When you have worked hard to build deep and wide self-awareness, trusting yourself and your intuition is an acceptance of your truest compass—you. That was a profound proclamation to take in while I soaked up some transformative learning at California training center 1440 Multiversity. Trust is the cornerstone of any relationship, especially in the relationship you have with yourself. For me, that is why it is always front and center in the learning process.
Clients cannot learn if I don’t build trust with them and between them. Families don’t learn to grow together without it. I don’t learn without trusted mirrors to reflect back to me what I cannot see from my own blind spots. Trust is fundamental to learning and to relationships, and we need both of those to grow.
For me, learning is the courage to put myself out into the abyss—“the arena,” as author Brene Brown shares—and trust that I will come out the other side with new insights. The courage to be in a situation, a context, an immersive journey where I am untethered to certainty. Where I have the power of my curiosity, but not the confidence of answers.
When I am in this space, I know I have to unlock new doors of possibility to increase my understanding, and I find that exciting and scary. The scary part is made less so if I have a trusted mirror along. Someone who might not have any more answers, or comfort than I, but who does have my best interests at heart and has the courage to share his or her reflections with me along the way.
A mirror of trust reflects to you what you cannot see or what you see but aren’t ready to accept. In learning, inviting those mirrors in is key. In fact, I don’t know how I would learn what I cannot see without them. Sitting in the redwoods at 1440 watching the flames of the bonfire, I reflected on the many mirrors I have had already this year.
An all-male executive team continues to show me how trust in the learning climate we have created is so expansive that it opens possibility after possibility to let difference join the team members, challenge them and help them grow. They didn’t yet have the diversity they desired on their executive team, but they did have mirrors all around them and they creatively invited those mirrors in.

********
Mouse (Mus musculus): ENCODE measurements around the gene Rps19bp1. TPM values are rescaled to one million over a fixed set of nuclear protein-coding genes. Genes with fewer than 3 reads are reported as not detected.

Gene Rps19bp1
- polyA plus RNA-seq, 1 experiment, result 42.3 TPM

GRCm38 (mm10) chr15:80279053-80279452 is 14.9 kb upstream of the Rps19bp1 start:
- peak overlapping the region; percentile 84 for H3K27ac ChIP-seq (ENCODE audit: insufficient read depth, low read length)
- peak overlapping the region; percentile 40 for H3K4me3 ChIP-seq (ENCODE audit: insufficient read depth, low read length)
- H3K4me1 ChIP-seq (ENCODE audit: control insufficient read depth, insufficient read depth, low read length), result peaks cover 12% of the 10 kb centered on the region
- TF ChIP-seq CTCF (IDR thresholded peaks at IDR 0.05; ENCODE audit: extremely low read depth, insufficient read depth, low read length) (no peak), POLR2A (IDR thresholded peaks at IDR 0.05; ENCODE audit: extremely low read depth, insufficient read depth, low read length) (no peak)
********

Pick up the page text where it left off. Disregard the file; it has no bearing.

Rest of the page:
A client, who has grown to be a close friend and important teacher, expressed her frustration that she was labeled a “woman” business owner. No man she knew was introduced as a “man” business owner. That took me aback for a second and helped me to build awareness around my own labeling and the unintended consequences that might come with it—such a powerful reflection.
My business team is constantly showing me new ways of thinking and new perspectives to explore, and sharing different reflections of how we show up versus how we intended to.
Trusting in yourself means you can trust your inner voice. So when you hear it say, “I need help” or “I don’t know” or “What am I missing?”, trust it and look around your room of learning. What mirrors do you see? If it is only you in the room, whom might you invite in to offer different reflections? To open new possibilities? To enlighten new perspectives? Who might shed light on things you do not know or see?
To deepen our clients’ awareness, we must continually deepen our own. And when we build trust solid enough to help them see what they can’t yet see themselves, we create a learner who will pass that ripple of possibility on in their next interaction.•
Fella is a certified executive coach and co-founder of Bloombase LLC. She can be reached at email@example.com.